The global river crisis
The world's rivers - the single largest renewable water resource for humans and a crucible of aquatic biodiversity - are in a crisis of ominous proportions, according to a new global analysis co-authored by a researcher at The University of Western Australia.
The report is published today (30 September) in the journal Nature. It is the first to simultaneously map the effects of pollution, dam building, agricultural runoff, the conversion of wetlands and the introduction of exotic species on the health of the world's rivers, said Professor Peter Davies, Director of UWA's Centre of Excellence in Natural Resource Management.
The grim portrait of the world's rivers shows that nearly 80 per cent of the world's human population live in areas where river waters are highly threatened, posing a major threat to human water security and resulting in aquatic environments where thousands of species of plants and animals are at risk of extinction.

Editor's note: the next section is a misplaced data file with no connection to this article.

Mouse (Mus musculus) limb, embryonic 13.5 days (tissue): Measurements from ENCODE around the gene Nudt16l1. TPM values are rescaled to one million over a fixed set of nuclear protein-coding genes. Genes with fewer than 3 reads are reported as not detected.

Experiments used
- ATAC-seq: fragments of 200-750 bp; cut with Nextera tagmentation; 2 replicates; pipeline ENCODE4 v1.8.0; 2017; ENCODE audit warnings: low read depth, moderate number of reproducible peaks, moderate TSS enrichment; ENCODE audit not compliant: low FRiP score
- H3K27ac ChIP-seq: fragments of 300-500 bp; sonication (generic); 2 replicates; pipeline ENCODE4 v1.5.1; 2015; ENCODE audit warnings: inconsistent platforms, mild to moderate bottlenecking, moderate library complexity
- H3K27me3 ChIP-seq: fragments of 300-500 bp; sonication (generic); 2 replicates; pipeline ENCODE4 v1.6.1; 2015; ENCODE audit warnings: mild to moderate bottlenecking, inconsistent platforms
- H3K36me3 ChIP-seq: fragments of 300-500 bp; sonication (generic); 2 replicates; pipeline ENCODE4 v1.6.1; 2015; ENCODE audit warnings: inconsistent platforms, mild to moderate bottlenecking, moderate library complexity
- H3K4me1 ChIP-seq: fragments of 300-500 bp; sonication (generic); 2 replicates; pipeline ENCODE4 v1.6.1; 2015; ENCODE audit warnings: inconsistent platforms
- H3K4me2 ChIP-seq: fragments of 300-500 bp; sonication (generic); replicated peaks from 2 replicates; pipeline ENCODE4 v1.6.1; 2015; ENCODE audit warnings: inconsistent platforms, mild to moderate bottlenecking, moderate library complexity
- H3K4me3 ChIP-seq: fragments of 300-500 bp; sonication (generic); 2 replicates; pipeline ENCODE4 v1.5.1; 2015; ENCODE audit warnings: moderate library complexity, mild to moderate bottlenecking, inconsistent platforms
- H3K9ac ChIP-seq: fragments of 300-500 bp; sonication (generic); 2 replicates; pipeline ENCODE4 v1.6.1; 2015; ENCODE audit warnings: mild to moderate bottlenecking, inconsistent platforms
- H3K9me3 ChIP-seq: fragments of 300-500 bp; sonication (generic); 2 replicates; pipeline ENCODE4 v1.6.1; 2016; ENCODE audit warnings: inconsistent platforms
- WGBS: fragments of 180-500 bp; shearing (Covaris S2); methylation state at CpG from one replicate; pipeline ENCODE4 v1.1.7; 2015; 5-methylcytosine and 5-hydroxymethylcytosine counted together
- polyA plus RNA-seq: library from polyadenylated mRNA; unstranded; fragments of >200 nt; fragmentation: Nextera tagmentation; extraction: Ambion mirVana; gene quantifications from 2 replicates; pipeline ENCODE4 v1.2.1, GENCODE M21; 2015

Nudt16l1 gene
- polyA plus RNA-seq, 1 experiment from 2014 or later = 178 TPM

The study, Nature's cover story, is the first to explicitly assess both water security and biodiversity in parallel. Fresh water is widely regarded as the world's most essential natural resource, underpinning human life and economic development as well as the existence of countless organisms ranging from microscopic life to fish, amphibians, birds and terrestrial animals of all kinds.
Professor Davies is also part of a team working to identify sustainable and culturally appropriate use of the tropical rivers and estuaries of northern Australia in collaboration with the region's Indigenous people.
The national Tropical Rivers and Coastal Knowledge (TRaCK) initiative, of which The University of Western Australia is a member, aims to ensure 55 catchments and rivers between Broome and Cape York are developed and managed in a truly sustainable way. The initiative could be one of the most geographically wide-ranging projects in the world.
Source: The University of Western Australia
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